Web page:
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India’s World – China commissions dam on Brahmaputra

India’s World – China commissions dam on Brahmaputra



China recently operationalized its 510 MW Zangmu dam in Tibet on the Brahmaputra river. The commissioning of this dam and the possibility of other dams coming up on the Brahmaputra has raised concerns in India. These relate to the likely impact on water flow in the lower reaches of river as well as the apprehension about China using water during times of conflict to create flooding downstream. Three of the other proposed dams are about 500 Kms away from the Indian border. Any significant diversion or retention of water will impact hydroelectric projects downstream. India and China do not have any river water sharing agreements.

The Zangmu dam construction began in 2010. It sparked off panic among China’s southern neighbors, including India. The fear was that China might actually drain this river of water, just as it had done with the Mekong river. The 4,350 km long Mekong is the 12th largest river in the world, the 7th largest in Asia. It originates from Tibet (China) and flows through Myanmar, Laos, Thailand, Cambodia and Vietnam. Today, all the downstream countries of the Mekong River accuse China of starving them of water.

India has been worried about China’s hydropower projects in the Tibet Autonomous Region and is apprehensive these projects could be used to regulate and control water downstream, leading to scarcity in the northeastern states. The sharing of river waters has been discussed by the two countries, with China maintaining that it has no intention of obstructing flows into India. China has always contended that the hydropower schemes are not strategic and only aimed at tackling energy shortages in the region. China says that such projects will alleviate the electricity shortage in central Tibet and empower the development of the electricity-strapped region. It is also an important energy base in central Tibet.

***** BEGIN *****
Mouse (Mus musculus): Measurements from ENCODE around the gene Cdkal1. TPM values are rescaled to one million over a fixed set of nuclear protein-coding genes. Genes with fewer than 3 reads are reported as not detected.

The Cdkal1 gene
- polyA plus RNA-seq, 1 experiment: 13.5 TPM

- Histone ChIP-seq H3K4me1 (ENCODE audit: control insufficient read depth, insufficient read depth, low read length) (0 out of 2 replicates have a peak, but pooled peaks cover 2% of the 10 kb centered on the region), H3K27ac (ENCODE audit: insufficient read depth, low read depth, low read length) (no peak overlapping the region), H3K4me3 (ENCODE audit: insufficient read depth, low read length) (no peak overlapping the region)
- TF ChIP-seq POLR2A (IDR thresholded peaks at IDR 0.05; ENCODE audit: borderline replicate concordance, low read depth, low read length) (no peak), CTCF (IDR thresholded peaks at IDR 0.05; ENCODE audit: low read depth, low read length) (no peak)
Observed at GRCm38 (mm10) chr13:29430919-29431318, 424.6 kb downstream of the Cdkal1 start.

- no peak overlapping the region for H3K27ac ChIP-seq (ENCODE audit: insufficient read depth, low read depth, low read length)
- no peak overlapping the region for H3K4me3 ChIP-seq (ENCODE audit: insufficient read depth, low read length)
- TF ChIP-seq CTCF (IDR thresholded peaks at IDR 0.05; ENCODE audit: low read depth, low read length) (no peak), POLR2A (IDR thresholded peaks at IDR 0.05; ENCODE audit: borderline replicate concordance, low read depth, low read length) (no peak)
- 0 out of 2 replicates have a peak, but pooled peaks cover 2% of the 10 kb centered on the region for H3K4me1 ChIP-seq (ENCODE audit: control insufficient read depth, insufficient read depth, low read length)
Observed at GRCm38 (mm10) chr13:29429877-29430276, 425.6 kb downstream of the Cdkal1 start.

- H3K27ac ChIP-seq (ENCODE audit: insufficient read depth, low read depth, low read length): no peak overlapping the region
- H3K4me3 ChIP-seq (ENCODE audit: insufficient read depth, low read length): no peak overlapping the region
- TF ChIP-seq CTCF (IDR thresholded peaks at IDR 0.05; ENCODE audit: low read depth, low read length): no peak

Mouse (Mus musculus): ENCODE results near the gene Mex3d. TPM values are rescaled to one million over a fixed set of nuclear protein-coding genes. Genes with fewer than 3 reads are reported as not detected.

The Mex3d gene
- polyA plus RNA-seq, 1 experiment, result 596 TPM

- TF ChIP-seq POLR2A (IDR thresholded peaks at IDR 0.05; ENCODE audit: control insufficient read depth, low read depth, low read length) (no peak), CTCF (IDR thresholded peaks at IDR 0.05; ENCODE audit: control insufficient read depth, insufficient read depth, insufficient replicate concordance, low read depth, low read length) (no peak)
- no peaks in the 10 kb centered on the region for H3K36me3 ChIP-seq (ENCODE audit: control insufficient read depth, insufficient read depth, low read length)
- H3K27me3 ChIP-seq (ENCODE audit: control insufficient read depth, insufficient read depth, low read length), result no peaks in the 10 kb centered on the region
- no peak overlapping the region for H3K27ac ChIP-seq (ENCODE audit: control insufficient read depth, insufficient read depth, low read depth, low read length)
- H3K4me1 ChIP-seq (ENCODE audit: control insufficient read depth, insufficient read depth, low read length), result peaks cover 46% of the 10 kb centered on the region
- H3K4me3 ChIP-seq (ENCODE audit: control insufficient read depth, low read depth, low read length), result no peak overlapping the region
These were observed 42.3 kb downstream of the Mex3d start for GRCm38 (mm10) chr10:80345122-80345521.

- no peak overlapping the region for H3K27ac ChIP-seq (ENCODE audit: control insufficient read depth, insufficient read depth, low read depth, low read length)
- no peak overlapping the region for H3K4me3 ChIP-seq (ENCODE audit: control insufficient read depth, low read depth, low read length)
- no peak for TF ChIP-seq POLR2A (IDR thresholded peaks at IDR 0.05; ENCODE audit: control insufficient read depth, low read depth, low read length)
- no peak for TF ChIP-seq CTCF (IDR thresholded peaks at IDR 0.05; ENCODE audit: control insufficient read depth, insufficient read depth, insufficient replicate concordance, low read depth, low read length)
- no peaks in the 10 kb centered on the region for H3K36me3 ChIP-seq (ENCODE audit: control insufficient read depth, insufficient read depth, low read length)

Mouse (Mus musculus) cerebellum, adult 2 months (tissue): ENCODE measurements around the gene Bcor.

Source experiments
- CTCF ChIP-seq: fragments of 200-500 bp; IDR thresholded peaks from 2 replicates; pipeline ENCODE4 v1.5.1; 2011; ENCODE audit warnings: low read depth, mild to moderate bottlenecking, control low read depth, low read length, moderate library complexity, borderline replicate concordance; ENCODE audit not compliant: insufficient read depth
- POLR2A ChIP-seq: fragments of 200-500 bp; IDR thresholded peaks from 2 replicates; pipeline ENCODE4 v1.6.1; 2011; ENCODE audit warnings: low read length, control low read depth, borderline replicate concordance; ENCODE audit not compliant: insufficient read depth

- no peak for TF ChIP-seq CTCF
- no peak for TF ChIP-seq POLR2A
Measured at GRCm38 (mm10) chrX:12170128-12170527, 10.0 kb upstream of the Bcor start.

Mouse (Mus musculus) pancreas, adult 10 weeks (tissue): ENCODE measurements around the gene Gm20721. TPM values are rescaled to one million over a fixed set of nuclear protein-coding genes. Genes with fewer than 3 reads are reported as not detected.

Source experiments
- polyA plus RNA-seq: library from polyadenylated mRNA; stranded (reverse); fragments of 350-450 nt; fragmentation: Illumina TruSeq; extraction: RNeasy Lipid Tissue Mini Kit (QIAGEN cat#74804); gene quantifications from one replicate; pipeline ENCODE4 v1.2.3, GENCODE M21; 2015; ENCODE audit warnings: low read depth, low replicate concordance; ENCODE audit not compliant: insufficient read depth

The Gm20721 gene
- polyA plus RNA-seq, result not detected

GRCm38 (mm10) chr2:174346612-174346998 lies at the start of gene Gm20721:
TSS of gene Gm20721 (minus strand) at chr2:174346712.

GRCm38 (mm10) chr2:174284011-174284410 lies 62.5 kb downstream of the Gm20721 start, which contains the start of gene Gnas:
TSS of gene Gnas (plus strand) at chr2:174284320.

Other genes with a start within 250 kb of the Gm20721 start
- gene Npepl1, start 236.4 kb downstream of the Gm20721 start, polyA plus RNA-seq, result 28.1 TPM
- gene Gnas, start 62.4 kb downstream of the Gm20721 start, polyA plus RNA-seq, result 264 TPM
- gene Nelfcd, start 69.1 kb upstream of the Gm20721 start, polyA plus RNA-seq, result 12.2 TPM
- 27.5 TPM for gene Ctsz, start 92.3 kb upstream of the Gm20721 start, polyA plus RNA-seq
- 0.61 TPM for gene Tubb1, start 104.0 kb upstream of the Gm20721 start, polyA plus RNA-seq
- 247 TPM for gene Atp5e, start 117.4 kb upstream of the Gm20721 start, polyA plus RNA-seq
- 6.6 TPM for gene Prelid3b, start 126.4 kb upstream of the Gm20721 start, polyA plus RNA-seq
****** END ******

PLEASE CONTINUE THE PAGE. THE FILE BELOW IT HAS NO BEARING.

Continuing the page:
China seeks to ally Indian fears saying that they are the run-of-the-river projects which were not designed to hold water. India has been taking up the issue with China for the past few years. Under an understanding reached in 2013, Chinese side agreed to provide more flood data of Brahmaputra from May to October instead of June to October in the previous agreements river water agreements in 2008 and 2010.

India must make the sharing of waters from the Himalayan Rivers a priority issue with China, along with the boundary dispute and the trade imbalance. India has negotiated successful water sharing agreements with Pakistan and can repeat this with China. This would not only help build confidence on both sides for much bigger deals, including one that involves settling the boundary dispute, but will also diffuse the possibilities of waging new water wars as the scarcity of the resource intensifies in the coming decades.